Every year is a good year to be aware of your financial behavior, but in 2017 our need for a more self-aware and enlightened citizenry somehow seems more urgent. If you’re looking for something new to read or want to better understand your own brain and behavior, consider picking up one of these books which explore different aspects of behavioral economics. The field, which merges economic theory and social science, can offer some insight into our increasingly complex and seemingly irrational society.
While these nonfiction books might lack the addictive, page-turning quality of a gripping novel, all of them shed light onto the complexity and evolution of our individual actions and collective behavior.
The Undoing Project: A Friendship that Changed Our Minds by Michael Lewis.
The Undoing Project is a new book out by Lewis, the best-selling author of other behavior economics tomes like Moneyball and The Big Short. The book examines the friendship and professional partnership of Daniel Kahneman and Amos Tversky, the two men who conceived of behavioral economics as a distinct interdisciplinary field. Kahneman and Amos Tversky “demonstrated how the human brain relies on mental shortcuts and biases in decision-making, which often leads people to irrational ends,” Bourree Lam writes. The Undoing Project explores Kahneman and Tversky and the unique friendship the two men shared.
If you’re interested in learning more about Daniel Kahneman and his field of work, check out his recent interview on Bloomberg Radio. It’s a great listen!
How Not to be Wrong: The Power of Mathematical Thinking by Jordan Ellenberg.
Mathematician Jordan Ellenberg does great job of showing readers how mathematics touches nearly every element of our lives. From language and behavior to the obesity epidemic and debating the existence of God, I’m fond of the way Ellenberg refers to math as “an atomic-powered prosthesis that you attach to your common sense, vastly multiplying its reach and strength.”
Predictably Irrational: the Hidden Forces that Shape our Decisions by Dan Ariely.
Ariely’s book provides a fascinating psychological exploration of the ways in which our expectations, emotions, social norms, and other seemingly illogical forces influence our reasoning abilities. If you’re wondering why you make the same mistakes over and over again, or want to understand why–in spite of your intentions–you’re always late for appointments and procrastinate to the nth degree, you will probably enjoy this book. Whether you are looking to better understand humans, sell products, design a better society or merely learn some interesting stuff, it’s worth reading.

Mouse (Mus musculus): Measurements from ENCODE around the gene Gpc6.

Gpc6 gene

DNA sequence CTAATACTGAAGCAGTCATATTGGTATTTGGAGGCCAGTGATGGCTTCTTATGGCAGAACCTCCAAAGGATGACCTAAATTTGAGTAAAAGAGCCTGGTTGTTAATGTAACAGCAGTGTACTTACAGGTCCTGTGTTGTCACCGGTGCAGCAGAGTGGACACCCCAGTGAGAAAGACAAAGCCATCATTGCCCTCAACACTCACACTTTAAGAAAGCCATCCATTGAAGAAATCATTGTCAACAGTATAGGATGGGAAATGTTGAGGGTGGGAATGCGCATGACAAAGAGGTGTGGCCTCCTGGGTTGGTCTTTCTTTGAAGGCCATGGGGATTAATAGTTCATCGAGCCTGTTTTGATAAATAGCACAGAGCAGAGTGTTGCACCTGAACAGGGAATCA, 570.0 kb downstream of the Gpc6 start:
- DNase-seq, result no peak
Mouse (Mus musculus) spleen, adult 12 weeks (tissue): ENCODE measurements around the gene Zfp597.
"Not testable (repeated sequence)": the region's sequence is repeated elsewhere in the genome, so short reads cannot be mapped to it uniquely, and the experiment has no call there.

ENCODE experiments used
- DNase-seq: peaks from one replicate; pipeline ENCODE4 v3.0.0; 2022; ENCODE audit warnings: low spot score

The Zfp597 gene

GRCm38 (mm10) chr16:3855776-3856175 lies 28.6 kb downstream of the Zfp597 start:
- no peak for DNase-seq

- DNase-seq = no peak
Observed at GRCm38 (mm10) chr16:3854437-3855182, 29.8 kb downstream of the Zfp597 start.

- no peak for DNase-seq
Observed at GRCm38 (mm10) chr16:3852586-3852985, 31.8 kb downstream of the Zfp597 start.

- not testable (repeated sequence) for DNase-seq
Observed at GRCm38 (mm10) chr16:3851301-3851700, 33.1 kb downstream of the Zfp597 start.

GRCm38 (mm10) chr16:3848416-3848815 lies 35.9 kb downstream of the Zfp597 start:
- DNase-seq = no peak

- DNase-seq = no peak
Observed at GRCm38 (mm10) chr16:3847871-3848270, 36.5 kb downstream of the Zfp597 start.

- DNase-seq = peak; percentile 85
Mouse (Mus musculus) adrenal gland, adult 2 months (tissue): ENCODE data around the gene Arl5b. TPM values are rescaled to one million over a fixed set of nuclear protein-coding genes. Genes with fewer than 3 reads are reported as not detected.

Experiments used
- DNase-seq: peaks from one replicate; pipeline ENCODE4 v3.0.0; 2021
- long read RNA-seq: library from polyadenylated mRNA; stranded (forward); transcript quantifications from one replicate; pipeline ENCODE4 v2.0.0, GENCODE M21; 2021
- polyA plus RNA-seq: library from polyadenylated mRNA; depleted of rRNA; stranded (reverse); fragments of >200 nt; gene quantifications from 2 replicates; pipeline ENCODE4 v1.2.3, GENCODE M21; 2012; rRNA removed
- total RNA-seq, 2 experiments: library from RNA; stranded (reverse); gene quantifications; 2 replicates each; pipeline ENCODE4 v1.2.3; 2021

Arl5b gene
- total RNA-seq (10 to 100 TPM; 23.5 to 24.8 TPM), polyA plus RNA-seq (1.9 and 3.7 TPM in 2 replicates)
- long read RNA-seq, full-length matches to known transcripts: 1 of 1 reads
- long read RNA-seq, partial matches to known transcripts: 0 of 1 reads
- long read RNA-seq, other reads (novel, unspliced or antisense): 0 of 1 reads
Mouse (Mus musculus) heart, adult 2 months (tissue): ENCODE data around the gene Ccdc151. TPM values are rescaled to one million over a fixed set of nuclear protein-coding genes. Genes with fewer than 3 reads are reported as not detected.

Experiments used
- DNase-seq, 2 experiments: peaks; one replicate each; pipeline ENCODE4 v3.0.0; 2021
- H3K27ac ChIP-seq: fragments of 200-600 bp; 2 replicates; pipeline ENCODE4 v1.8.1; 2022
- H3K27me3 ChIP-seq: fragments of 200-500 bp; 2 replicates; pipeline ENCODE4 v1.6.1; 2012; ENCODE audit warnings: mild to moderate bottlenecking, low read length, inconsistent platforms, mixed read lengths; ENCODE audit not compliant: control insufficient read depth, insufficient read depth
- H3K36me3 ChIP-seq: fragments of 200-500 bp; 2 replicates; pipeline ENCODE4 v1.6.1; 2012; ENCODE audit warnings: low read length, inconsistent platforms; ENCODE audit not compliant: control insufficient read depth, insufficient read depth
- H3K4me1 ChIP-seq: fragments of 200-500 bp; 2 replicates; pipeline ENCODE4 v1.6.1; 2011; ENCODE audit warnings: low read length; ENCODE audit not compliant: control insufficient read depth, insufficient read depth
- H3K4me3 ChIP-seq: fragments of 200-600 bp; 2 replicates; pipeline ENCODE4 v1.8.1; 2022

Drive by Daniel Pink.
In Drive, Daniel Pink discusses the concept of building mastery and how creative play can enhance our sense of personal motivation. Pink’s book adds to a mounting body of psychology research showing how incentive pay tends to decrease worker productivity, especially for tasks that demand creative thinking. The most effective way to motivate people, Pink argues, is to give them opportunities for autonomy, mastery, and purpose.
Nudge: Improving Decisions about Health, Wealth, and Happiness by Cass Sunstein & Richard Thaler (my fantastic former professor at University of Chicago Booth School of Business).
First published in 2008, Nudge has aged well; its content continues to be timely. Nudge explores the concept of context and the ways in which context affects the decisions we make. It’s not the quality of a decision that makes a difference, Thaler and Sunstein assert, but rather the environment in which it is put into practice. The authors draw upon in-depth behavioral research to reveal how better information can “nudge” people toward making better choices.